For the class of 2025, there are no accepted students days or on-campus meetups. As a result, most incoming first-years have been unable to interface with the University in any substantial way. To make up for it, students have taken it upon themselves to connect virtually through social media.
Take the UR Class of 2025 Instagram account, similar to those for other colleges across the country. The premise of these accounts are pretty standard and straightforward — accepted students send in photos of themselves with a short bio so future classmates can scope them out as potential friends or roommates.
However, UR’s Class of 2025 account differs in a couple of ways. In order to provide students with information about campus life, the account admin set up collaborations with various student organizations and on-campus residents. They’ve partnered with the UR representative for the custom clothing company UTees to make Class of 2025 shirts, and even set up Instagram takeovers with students on campus to give more personal accounts of life in Rochester.
Because of its success, the Campus Times set up a Zoom interview with the account owner, who asked to be referred to as Maverick to maintain anonymity, runs the account alone, coming to UR after a gap year.
They first learned about Class of 2025-centric accounts through other schools that they applied to before being accepted by UR. Initially, Maverick noticed the importance of similar Instagram accounts last year through friends who applied in the Class of 2024, who utilized social media to figure out the general vibes of the student body of each university they were considering.
After they were accepted on March 24, they didn’t see anything on Instagram for UR, which was surprising to them considering that early decisions applicants had already been Yellowjackets for months. Thus, they decided to make the account themselves as a way to help them understand the gist of UR from a different perspective.
When questioned about other platforms for incoming students, they mentioned the existence of a Discord server and Facebook account. However, it was noted that both platforms have the issues of being more private and thus less open to browsing, which is a main benefit of a public Instagram account.
To start advertising, they began following accounts through the UR Admissions Instagram page that interacted with the page and had a class year in their bio. After one hour, they had an incoming student reach out with a post for the account, and since then, they have accumulated over 800 followers and over 200 posts.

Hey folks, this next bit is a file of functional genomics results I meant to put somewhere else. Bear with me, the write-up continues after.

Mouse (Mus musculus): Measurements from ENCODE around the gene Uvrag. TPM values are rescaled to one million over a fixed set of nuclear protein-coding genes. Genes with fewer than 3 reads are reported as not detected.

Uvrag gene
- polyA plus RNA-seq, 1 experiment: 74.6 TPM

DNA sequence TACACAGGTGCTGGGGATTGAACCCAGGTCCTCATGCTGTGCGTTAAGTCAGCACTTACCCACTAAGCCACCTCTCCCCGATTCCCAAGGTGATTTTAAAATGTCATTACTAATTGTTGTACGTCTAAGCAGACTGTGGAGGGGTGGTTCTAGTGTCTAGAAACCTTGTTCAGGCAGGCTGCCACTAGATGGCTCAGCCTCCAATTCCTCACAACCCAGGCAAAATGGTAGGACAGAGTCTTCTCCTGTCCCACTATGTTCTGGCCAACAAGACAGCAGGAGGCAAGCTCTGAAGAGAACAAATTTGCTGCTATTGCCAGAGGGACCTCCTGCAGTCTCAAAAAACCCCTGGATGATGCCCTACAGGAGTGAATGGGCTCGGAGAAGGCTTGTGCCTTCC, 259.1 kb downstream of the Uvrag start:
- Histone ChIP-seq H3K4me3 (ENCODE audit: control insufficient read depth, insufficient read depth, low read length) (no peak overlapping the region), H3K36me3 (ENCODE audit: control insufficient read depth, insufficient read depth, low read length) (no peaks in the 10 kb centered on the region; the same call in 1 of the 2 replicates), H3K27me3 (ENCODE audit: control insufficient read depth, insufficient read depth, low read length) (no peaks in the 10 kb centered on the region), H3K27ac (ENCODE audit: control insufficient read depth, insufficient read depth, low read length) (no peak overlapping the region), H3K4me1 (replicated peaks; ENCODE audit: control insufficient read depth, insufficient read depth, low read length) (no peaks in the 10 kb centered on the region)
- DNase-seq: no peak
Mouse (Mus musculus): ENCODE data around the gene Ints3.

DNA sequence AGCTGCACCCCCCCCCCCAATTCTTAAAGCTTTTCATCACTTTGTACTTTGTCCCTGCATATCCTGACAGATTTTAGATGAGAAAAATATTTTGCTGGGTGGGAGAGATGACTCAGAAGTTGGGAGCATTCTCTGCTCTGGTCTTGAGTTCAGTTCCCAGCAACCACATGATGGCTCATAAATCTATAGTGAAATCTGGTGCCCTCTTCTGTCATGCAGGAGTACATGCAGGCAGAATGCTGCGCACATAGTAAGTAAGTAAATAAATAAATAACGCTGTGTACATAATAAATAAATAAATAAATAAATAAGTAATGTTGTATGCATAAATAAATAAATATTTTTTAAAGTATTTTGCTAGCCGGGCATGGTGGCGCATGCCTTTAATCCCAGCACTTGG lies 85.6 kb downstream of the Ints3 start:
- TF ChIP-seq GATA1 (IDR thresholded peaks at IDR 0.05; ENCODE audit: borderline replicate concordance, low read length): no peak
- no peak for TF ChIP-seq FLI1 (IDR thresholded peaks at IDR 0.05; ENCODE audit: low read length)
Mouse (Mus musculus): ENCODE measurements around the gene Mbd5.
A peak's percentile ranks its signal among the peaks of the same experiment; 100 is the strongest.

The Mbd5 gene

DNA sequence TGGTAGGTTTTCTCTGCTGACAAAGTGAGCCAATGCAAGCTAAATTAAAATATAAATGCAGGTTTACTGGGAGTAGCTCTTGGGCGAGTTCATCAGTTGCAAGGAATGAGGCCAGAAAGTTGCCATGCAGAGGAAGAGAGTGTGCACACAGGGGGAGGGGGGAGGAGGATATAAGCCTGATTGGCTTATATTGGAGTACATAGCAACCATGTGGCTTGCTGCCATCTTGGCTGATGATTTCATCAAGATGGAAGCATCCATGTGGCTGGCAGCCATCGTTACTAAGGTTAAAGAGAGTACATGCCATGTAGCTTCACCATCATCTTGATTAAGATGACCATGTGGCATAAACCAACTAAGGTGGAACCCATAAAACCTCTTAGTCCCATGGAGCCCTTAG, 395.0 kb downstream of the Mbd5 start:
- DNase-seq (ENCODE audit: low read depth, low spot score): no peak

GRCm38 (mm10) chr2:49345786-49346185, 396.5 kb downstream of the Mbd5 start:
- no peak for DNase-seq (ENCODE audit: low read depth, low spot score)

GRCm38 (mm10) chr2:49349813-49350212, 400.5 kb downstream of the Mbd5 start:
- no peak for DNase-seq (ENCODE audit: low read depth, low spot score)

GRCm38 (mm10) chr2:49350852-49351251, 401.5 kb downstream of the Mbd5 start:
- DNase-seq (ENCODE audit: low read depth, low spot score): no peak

Maverick stressed the importance of being a gap year student because the number of people reaching out to submit bios/photos renders the commitment of maintaining the account very time-consuming: they receive about 10 submissions a day, and post hourly. Despite the issue, they noted that “[the account] is giving [them] a really unique and fun experience and getting [them] closer to the school in a very new way.”
While most submissions are nice and polite, Maverick has had some bad experiences from trolls. As a way to combat this issue, the account requires some sort of proof that account submissions are coming from actually accepted 2025 students.
When it comes to the posts chosen for their Instagram story, any UR organizations are welcome to send information to the account to advertise as a form of mutual support. For instance, group chats for the Class of 2025 and Discord servers have been promoted, as well as events for on-campus groups such as Vocal Point’s recent spring show livestream and HerCampus Rochester’s events. Interest floors such as MIF and Greenspace have also promoted through the 2025 account.
In addition, the account was contacted by Patio, which is a new platform for college students that creates group chats where you match with students based on interests and can engage with others in a virtual group setting. They signed a contract with Patio in order to promote their service to UR students, but there has been a low rate of engagement due to the preexisting Discord server and Facebook account, which already fill that niche.
When it comes to the T-shirts that were made, the students who run UTees at UR decided to reach out to the 2025 account to ask about merch ideas.
Since creating the page, the admin’s main push was to set up Q&As with current students. After initially reaching out to Class Council (to no avail), they continued to contact students who were engaging with the account in order to see if anyone was interested, which was how first-year Shamsul Chowdhury was the first student to participate in an Instagram takeover. Since then, all other takeovers have been students who have reached out to the account themselves. Currently, over 10 students have reached out to do a takeover, but others are encouraged to contact the account through Instagram DM.
Although not an official UR organization, UR Admissions does follow the Class of 2025 Instagram (thus making it as legitimate as you can get).The account will continue throughout the summer, and Maverick plans to do an identity reveal before students get to campus in August.